Assigning Blame: Chris Cornell, Ativan, and Suicide

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Assigning Blame: Chris Cornell, Ativan, and Suicide

By Pauline Campos 05/30/17

Once again, suicide is reduced to a loveless action taken by a selfish person who was too thoughtless to consider the loved ones they would leave behind.

Image: 
chris-vicky-cornell.jpg
Chris Cornell and Vicky Karayiannis at the Los Angeles premiere of "The Promise," 4/12/2017.

Trigger warning: The following story discusses suicide, the stigma surrounding it, and links to potentially triggering articles. Proceed with caution. If you feel you are at risk and need help, skip the story and get help now. Options include: Calling the U.S. National Suicide Prevention Hotline at 800-273-TALK (8255), calling 911, and calling a friend or family member to stay with you until emergency medical personnel arrive to help you.

Full disclosure: I don’t take Ativan. I have, however, taken Xanax for anxiety, as well as brand-name anti-depressants and medication for my ADHD. But I’m still here to add my voice to the discussion surrounding Soundgarden frontman Chris Cornell’s recent death by suicide and whether the anti-anxiety medication in question played any role. This conversation isn’t just about a single brand-name drug any more than it is just about mental health, depression, addiction, or suicide. 

It’s about the stigma attached to each.

It’s about us needing to find a reason for something tragic and horrible that is often unexplainable. It’s about doctors and medical policy and why a recovering addict should maybe not have been on Ativan in the first place. It’s about the miles-long list of warnings that comes with every medication I have ever taken or picked up for my husband and daughter and myself, from antibiotics for an ear infection to prescribed stimulants for my severe ADHD, and why we cannot demonize a medication countless people rely on and have used successfully because of one tragic event.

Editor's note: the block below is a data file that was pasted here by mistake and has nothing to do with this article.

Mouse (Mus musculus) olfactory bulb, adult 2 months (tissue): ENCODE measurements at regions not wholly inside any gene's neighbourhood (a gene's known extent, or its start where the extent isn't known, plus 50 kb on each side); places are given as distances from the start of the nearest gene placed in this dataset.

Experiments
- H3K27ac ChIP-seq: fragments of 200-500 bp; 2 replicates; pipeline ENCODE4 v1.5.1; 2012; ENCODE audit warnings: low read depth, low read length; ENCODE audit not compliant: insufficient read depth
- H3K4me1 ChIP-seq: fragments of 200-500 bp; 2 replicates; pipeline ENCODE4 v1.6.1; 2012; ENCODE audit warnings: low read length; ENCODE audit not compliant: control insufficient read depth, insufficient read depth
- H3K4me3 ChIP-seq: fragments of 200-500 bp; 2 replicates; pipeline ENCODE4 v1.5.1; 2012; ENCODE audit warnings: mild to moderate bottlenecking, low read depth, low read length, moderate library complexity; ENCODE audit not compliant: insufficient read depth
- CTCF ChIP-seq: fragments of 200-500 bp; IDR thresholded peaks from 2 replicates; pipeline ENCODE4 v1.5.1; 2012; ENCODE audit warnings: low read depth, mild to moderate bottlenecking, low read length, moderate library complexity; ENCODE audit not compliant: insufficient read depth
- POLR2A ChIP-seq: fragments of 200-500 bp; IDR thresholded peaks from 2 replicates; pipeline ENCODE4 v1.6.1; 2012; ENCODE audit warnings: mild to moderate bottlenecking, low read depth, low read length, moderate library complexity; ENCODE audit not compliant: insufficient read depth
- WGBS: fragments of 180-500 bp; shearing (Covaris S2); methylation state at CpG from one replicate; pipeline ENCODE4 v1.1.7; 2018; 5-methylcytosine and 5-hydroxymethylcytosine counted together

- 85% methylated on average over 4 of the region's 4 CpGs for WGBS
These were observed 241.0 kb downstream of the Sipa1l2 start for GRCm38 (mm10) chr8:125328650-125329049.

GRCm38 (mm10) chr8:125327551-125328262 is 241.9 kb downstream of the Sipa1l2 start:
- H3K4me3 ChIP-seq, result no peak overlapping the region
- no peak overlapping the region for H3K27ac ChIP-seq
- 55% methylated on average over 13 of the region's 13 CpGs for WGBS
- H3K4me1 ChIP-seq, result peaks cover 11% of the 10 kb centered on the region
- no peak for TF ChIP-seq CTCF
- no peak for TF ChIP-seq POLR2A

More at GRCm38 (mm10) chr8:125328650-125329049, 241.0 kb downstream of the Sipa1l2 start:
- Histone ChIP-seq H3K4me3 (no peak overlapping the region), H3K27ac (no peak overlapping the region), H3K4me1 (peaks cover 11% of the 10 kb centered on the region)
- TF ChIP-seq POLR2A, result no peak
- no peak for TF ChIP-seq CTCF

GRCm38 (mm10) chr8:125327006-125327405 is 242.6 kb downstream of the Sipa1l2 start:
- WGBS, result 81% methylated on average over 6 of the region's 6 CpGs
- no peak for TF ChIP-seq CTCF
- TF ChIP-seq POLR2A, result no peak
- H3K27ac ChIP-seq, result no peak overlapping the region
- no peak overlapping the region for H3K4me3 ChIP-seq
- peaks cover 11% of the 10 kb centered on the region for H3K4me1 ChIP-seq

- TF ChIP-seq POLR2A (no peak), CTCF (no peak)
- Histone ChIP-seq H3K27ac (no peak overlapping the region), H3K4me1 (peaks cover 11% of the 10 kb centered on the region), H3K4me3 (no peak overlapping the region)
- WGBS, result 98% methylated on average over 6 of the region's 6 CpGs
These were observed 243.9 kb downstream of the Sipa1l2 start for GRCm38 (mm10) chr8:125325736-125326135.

This piece does not dispute that, in rare instances, the drug in question can create thoughts of suicide in individuals who are not suicidal, and may have contributed to or caused Cornell to take his own life that night. This piece was written to discuss how Cornell’s death - and the reactions of family and close friends - has brought the stigma of suicide to the forefront.

The world is waiting for toxicology reports; I’m waiting for suicide to be treated as and reported on as a public health concern and for blame to be removed from the equation.

According to published reports, Cornell died by suicide in his hotel room in Detroit after a performance on May 17, 2017. He was found by his bodyguard, who was sent for a welfare check after Cornell’s wife called, concerned that her husband had taken more than his prescribed amount of Ativan, stating that he had been slurring his words and “didn’t sound like himself.” Cornell was 52 at the time of his death. 

Although Cornell’s death was officially ruled a suicide by the Wayne County Medical Examiner, the rock icon’s family (and the family’s attorney) are awaiting toxicology reports to determine exactly what was in his system at the time of his death. Vicky has publicly stated that, while her late husband may have died by his own hand, she does not believe he knew what he was doing. 

It wasn’t him, the news stories tell us. It was the Ativan. He wouldn’t have done this to his family, we are told. The prescription drug for his anxiety made him do it.

Ativan is the brand name for lorazepam and is classified as a benzodiazepine - benzo for short. Cornell reportedly had a prescription to treat his anxiety. Benzos are also used to treat drug withdrawal, agoraphobia, seizure disorder, and a host of other conditions. According to the U.S. Library of Medicine, Ativan’s most serious side effects include worsening depression and suicidal thoughts.